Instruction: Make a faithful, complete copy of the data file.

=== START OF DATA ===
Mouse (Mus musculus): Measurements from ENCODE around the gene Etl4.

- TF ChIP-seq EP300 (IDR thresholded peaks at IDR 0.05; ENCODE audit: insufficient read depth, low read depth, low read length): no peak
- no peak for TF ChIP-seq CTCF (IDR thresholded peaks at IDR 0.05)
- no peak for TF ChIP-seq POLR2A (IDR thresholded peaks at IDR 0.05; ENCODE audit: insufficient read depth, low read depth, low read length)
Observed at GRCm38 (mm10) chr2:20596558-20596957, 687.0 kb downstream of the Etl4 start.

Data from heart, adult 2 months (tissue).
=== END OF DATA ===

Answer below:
Mouse (Mus musculus): Measurements from ENCODE around the gene Etl4.

- TF ChIP-seq EP300 (IDR thresholded peaks at IDR 0.05; ENCODE audit: insufficient read depth, low read depth, low read length): no peak
- no peak for TF ChIP-seq CTCF (IDR thresholded peaks at IDR 0.05)
- no peak for TF ChIP-seq POLR2A (IDR thresholded peaks at IDR 0.05; ENCODE audit: insufficient read depth, low read depth, low read length)
Observed at GRCm38 (mm10) chr2:20596558-20596957, 687.0 kb downstream of the Etl4 start.

Data from heart, adult 2 months (tissue).